stack is critical. The ground plane must not have large gaps anywhere in the area of the
interface. Be especially aware of overlapping antipads that can create an extended gap in
the internal plane layers.
A power plane closely spaced to the ground plane greatly aids in high-frequency decoupling
by providing a low inductance path between a capacitor and the device's power balls.
Use a low-inductance layout for all high-frequency decoupling capacitors.
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PCB layer stacking
2
AN3317
PCB layer stacking
Include a closely spaced power and ground plane pair; a minimum of 6 layers is
recommended, as follows:
●
Layer 1: signal
●
Layer 2: ground plane, unbroken
●
Layer 3: power plane and islands, signals
●
Layer 4: signal and power routing
●
Layer 5: ground plane, unbroken
●
Layer 6: signal
Select dielectric thickness to support required signal trace characteristic impedances and
power plane capacitance and inductance.
Perform resonance analysis on all plane cavities.
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3
Via padstack
Via padstack
Ensure that via padstack dimensions support density requirements.
While meeting PCB fabrication tolerances, make antipad diameters small enough to allow
an adequate copper web between the clearance holes of adjacent vias.
3.1
Part orientation and placement
To optimize routing and signal integrity, give the DRAM placement and orientation priority
over other unassociated components.
Orient DRAM components such that the DQ balls face the controller.
Define a dedicated area for the memory system that encloses all components associated
with the memory system and excludes all other components and signal routing.
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Ground and power supply connections
4
AN3317
Ground and power supply connections
For proper device operation, it is critical to provide a very low impedance, wide bandwidth
connection to ground and to the voltage supplies. To achieve this, minimize inductance
between the device power and ground balls, and the PCB ground plane and decoupling
network. This guideline also applies to other critical components:
●
termination resistors
●
decoupling capacitors
●
ICs
●
multiple ground or power pins from the same IC
Directly connect each ground ball to the PCB ground plane with its own via. Do not share
vias among multiple ground balls.
Exception: the center 10 x 10 ground ball grid should have a fully populated ground via
grid between the balls, and the surface layers may be filled.
Directly connect each power ball to the PCB decoupling network with its own via. Do not
share vias among multiple power balls.
Exception: when multiple power balls are adjacent to each other and are connected to
the same voltage plane, but use the maximum number of vias that space allows.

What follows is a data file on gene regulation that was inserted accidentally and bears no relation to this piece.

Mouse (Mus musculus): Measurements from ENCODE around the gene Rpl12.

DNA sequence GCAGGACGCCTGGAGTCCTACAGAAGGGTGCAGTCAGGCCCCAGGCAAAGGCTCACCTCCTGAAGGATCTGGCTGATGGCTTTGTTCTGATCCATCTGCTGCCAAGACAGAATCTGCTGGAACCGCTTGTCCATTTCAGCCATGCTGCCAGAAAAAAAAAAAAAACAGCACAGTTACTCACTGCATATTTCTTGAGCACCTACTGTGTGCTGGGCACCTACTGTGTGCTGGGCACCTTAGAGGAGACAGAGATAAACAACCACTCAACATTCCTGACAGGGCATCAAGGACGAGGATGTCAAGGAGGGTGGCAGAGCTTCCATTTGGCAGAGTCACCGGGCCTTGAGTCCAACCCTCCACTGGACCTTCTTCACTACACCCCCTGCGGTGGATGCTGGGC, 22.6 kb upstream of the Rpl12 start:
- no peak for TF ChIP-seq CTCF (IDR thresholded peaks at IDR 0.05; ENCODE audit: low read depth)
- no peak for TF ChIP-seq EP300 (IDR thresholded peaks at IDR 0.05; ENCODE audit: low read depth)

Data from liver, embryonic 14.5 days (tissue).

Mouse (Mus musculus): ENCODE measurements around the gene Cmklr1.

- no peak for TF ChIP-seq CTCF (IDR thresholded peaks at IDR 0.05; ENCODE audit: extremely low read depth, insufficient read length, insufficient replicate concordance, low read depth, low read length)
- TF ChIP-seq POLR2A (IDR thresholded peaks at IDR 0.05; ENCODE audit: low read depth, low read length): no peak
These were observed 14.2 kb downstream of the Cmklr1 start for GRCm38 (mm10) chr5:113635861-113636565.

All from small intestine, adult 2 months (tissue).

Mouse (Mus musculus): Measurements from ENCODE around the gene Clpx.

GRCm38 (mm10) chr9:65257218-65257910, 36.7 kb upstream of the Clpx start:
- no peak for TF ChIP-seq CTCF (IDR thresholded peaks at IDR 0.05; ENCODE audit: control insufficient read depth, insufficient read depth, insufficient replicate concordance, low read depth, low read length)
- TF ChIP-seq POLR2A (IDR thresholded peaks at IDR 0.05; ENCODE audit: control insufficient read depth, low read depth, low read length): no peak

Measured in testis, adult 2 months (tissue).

To avoid cross-contamination of ground or power supplies between different devices (for
example, an IC and a termination resistor), do not share ground connections among multiple
ground or power balls. Give each ball and pin its own via to the ground or power plane. Do
not simply connect power and ground connections to surface layer copper fill areas, which
are not good low impedance paths at high frequencies.
Ball-to-via trace: Connect each ground and power ball to its via with a short, wide trace. Do
not simply connect ground or power balls to surface fill areas; a close, direct via to the
ground or power plane is necessary.
Caution:
Note:
8/22
It is critical to minimize trace length and maximize trace width.
●
In the ball field, make trace length less than 1 mm.
●
Outside the ball field, make trace length less than 0.25 mm.
●
Make trace width wide.
When it is not possible to achieve a close direct trace, a relatively high impedance will result.
Make every effort to minimize trace length, and consider high impedance power connections
only for power connections that require lower bandwidth.
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AN3317
DDR memory interface
5
DDR memory interface
5.1
DRAM power decoupling
A low impedance, wide bandwidth power delivery network (PDN) is critical for the proper
operation of high-speed ICs such as SPEAr and DDR memory. If the PDN impedance is too
high or does not have sufficient bandwidth, logic performance is affected. This results in
ground and rail bounce, and slower rise and fall times of both IO and internal logic, which in
turn results in delayed timing of events. These timing delays from inadequate ground and
power subtract directly from the specified timing budget, which can result in interface failure.
To achieve a low impedance wide bandwidth power delivery network, use the appropriate
decoupling capacitors and capacitor layout. A large portion of the power delivery network’s